Doing what life trained her to do, Pamela did not accept limitations
“Handicapped” and “disabled” are other words Henry can’t entirely accept. “Crippled,” with its historic connotations of children’s hospitals and institutions, “turns my stomach,” she said.
Young dreams realized Henry, chairman of the Mayor’s Committee on Disability Concerns, is a “person with disabilities,” she said. She contracted polio when she was 14 months old, during the epidemic conditions of the 1950s. She has spent her life on crutches, in braces and with a wheelchair.
Still, she can do almost anything.
In 1959, at age 8, she became national poster child for the March of Dimes. She and her mother toured the country for a year, which would prove one of the pivotal periods of her life. She met Mamie Eisenhower, Sen. John F. Kennedy and Sen. Mike Monroney, actors and other celebrities, she recalls. Often, she was the target of cameras, but she was most impressed by the newsmen behind them. Walter Cronkite, Edward R. Murrow and Dave Garroway were among those who interviewed her.
Her parents always watched the news, she said; dinner was timed after the Huntley-Brinkley news show.
She attended mainstream schools, “before the term ‘mainstream’ was applied to people with disabilities,” she said. At Harding Junior High School and John Marshall High School, she was in theater productions. Roles for wheelchair-using characters were found or developed for her, but those were few. She enrolled in speech lessons, winning oratory competitions.
Breaking into broadcasting
All that early experience combined to favor a career in news broadcasting.
Only there weren’t any female news broadcasters in the Oklahoma City market. Even if there were, no one believed a woman on crutches could chase ambulances, she said.
During high school, she won an essay contest that awarded her an internship on WKY radio. On radio, crutches weren’t an issue.
Her education was determined by which college had the fewest steps to its buildings or the closest relationship to home. Her family agreed on the University of Oklahoma. She was advised to pursue the journalism major she wanted; by the time she graduated, she was assured, the profession would have women producers, if not on-air newscasters.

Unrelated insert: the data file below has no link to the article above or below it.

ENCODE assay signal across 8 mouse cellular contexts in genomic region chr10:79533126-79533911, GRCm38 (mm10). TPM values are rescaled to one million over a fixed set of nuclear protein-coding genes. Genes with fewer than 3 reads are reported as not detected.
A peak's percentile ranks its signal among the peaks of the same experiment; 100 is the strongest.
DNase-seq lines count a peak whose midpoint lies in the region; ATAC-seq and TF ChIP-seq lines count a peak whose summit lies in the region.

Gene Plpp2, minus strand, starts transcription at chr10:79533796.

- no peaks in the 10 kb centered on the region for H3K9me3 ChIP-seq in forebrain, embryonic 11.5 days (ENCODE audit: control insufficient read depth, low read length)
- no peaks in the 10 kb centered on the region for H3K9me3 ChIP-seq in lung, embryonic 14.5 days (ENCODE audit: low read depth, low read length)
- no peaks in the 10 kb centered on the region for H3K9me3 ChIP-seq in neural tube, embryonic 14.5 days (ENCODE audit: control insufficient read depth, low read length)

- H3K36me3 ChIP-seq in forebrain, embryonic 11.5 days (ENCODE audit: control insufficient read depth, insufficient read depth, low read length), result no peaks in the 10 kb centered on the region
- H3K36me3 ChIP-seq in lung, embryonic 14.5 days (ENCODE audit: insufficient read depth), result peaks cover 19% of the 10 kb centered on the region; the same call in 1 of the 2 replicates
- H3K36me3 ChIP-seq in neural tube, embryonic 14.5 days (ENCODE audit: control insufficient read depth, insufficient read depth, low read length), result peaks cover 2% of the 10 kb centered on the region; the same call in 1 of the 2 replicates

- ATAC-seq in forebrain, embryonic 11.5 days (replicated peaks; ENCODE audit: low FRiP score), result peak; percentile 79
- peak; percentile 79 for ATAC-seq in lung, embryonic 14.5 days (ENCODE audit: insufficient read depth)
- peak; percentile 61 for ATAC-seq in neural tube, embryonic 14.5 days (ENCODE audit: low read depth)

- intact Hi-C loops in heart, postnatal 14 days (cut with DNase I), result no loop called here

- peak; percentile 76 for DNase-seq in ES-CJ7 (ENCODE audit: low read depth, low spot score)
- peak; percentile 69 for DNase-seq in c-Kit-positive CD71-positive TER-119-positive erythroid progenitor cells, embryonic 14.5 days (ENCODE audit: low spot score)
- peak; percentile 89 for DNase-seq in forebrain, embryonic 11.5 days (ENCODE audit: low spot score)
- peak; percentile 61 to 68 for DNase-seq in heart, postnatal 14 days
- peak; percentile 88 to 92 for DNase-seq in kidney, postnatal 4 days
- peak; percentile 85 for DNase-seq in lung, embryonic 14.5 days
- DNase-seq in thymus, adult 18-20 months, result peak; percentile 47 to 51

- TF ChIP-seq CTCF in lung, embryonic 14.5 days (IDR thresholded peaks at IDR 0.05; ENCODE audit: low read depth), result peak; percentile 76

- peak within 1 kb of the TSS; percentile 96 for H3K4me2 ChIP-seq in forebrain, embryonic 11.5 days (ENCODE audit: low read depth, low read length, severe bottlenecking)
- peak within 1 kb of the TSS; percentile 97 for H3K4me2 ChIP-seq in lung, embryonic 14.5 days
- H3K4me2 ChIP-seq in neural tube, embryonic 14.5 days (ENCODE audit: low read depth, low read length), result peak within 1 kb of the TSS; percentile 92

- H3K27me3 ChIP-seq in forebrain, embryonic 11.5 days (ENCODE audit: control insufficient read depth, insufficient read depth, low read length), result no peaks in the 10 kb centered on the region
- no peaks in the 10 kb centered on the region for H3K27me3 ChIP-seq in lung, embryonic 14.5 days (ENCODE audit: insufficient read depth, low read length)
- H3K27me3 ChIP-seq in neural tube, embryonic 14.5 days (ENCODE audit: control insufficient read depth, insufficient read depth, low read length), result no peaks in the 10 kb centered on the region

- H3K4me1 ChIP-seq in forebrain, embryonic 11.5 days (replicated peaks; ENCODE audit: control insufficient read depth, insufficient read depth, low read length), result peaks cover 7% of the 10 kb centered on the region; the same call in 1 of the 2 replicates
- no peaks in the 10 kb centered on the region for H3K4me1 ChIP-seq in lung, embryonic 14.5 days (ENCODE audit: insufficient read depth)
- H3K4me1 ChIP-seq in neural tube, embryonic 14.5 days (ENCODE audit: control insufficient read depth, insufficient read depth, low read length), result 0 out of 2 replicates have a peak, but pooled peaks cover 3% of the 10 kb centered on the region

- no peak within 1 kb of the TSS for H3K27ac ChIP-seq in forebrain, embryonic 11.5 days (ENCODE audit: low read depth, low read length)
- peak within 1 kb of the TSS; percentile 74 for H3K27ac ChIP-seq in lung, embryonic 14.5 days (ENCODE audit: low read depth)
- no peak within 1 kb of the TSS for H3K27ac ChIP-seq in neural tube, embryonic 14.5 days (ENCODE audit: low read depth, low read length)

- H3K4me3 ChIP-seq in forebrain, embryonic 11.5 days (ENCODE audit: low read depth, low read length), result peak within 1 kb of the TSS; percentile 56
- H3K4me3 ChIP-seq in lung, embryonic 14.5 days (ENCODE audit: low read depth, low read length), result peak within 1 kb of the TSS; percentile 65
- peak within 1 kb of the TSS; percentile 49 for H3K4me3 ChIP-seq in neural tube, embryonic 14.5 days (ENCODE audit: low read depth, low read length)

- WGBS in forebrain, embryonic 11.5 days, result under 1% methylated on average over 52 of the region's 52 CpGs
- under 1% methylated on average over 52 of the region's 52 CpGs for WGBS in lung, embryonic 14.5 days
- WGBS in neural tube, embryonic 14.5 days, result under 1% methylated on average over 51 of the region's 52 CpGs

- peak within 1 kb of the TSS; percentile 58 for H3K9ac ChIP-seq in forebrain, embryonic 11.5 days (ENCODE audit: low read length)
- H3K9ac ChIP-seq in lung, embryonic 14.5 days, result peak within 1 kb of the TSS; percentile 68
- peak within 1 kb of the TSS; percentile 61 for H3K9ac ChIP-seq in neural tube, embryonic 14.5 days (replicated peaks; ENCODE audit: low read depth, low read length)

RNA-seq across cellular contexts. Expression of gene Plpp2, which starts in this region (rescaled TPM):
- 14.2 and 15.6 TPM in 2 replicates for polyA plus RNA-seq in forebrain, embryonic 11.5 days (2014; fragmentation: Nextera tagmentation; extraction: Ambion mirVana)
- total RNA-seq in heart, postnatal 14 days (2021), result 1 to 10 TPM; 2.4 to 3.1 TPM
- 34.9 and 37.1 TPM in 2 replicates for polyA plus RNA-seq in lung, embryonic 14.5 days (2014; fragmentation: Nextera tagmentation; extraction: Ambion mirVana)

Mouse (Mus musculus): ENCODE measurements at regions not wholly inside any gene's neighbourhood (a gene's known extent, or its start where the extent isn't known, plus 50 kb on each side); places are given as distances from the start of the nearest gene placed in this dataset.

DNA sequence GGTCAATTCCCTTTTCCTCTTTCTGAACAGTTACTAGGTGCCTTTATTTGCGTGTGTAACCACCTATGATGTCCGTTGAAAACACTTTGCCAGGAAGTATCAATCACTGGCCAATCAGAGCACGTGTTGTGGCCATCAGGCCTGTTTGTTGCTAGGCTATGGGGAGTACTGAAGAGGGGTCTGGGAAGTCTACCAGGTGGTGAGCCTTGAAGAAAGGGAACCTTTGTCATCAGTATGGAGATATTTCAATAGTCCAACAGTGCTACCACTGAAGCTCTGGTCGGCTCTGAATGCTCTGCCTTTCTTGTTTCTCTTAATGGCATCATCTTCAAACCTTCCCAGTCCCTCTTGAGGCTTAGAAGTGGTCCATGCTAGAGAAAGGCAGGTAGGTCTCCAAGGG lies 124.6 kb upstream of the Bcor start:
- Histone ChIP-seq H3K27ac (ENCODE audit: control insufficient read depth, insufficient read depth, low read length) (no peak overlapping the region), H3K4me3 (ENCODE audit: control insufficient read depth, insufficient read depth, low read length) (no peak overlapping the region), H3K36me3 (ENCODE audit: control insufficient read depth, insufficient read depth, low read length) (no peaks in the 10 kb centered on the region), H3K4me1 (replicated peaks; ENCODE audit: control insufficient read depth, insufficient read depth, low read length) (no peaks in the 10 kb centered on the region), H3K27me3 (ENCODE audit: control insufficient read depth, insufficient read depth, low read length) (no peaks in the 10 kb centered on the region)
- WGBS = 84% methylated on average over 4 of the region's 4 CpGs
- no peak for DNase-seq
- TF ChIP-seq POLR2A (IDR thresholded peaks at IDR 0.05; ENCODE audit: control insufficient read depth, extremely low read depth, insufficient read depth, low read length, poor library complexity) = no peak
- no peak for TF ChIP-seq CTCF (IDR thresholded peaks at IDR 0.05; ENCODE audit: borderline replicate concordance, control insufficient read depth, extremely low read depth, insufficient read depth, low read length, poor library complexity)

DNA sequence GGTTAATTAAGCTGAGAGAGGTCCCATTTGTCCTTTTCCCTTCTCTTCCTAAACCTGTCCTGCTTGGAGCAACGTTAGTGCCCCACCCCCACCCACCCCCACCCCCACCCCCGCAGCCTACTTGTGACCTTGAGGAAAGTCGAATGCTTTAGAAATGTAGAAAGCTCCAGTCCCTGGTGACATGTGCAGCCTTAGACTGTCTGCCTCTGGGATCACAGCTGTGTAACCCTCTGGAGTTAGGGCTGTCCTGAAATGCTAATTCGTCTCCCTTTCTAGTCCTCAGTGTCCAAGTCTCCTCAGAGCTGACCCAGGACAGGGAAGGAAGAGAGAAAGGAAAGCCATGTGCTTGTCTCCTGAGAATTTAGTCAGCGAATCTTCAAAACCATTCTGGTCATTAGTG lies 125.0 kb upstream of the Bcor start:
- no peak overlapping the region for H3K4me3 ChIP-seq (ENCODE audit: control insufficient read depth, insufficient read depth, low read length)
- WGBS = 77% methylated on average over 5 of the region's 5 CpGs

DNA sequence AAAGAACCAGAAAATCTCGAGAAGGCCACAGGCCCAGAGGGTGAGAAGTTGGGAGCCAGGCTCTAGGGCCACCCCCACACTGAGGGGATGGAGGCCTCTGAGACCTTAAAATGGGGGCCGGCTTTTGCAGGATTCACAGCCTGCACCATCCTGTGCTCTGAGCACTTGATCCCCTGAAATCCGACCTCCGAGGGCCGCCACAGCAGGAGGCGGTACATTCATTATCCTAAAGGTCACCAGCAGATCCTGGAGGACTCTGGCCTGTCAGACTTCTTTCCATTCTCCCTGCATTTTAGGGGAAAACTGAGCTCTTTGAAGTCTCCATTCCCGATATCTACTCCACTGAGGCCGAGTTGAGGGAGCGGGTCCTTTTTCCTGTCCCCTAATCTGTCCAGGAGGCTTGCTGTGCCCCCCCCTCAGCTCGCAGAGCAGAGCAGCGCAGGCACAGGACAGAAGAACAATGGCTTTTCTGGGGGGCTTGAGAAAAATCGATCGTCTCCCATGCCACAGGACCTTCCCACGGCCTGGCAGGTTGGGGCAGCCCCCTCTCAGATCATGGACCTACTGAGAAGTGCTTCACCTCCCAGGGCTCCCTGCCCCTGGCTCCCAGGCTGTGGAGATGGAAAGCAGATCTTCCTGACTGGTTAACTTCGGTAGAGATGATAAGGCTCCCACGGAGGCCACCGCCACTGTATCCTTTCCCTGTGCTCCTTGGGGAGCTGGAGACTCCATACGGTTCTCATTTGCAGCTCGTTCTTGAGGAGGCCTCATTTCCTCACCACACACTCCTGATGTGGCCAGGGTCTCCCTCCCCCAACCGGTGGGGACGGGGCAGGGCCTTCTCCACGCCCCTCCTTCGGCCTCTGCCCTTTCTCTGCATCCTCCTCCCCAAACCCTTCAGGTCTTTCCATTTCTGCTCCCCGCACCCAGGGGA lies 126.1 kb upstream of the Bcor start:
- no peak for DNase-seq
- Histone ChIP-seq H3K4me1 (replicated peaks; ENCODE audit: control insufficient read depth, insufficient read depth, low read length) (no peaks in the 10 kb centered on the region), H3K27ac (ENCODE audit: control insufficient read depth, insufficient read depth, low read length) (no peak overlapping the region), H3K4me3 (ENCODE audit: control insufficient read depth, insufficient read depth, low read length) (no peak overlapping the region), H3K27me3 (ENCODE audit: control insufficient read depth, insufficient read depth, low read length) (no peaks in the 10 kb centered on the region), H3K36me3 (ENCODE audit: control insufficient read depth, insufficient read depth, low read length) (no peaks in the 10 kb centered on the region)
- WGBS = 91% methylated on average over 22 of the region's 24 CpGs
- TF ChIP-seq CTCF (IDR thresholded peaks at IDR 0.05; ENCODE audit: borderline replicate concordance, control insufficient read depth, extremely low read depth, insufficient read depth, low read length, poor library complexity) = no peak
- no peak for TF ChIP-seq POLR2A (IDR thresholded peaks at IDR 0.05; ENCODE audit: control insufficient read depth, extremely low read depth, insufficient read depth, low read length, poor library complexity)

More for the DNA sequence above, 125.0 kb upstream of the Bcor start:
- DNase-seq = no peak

Eventually, Henry worked for the three network stations in Oklahoma City and for OETA. She was a reporter, program host, anchor and news manager. KTOK radio made her its first female
reporter in 1971, then first female anchor. She was the first female reporter at WKY-TV Channel 4.
Gender was always a bigger problem than disabilities.
Her motto is Oklahoma’s motto — “Labor Omnia Vincit,” labor conquers all. If she worked harder and longer than “the guys,” she determined, they would accept her.
Before television stations began assigning reporters and photographers in teams, Henry carried a small Bell and Howell camera without audio, balancing it with her crutches. She fought for good assignments, checking out crime scenes during the night, covering traffic accidents on her way home from work.
One memory is still significant to her. At the onset of her career, during the prison riots of 1973, when dozens of news personnel gathered in McAlester, her station sent her to cover a bake sale.
A brief detour lured her into politics, managing a campaign and staffing offices for elected officials.
If she misses the news business now, she said, it’s the adrenaline-charged election night reporting, interviewing the pundits and tracking the numbers. She still speaks in a broadcaster’s voice, clear and clipped, and drops names into anecdotes easily and comfortably, a roll call of Oklahoma’s veteran news personnel, lawmen and politicians she covered.
Henry retired in 2002 after a bout of post-polio syndrome at age 45 stunned her.
She was appointed to the mayor’s committee by Mayor Patience Latting while she was covering city hall for radio during the 1970s. This month, she was elected to her second term as chairman. The committee assumes responsibility for improving access and mobility for people with disabilities — sidewalks, curbs, public transportation, and social barriers.
This volunteer job, she said, assures that, “I am doing what my whole life trained me to do.”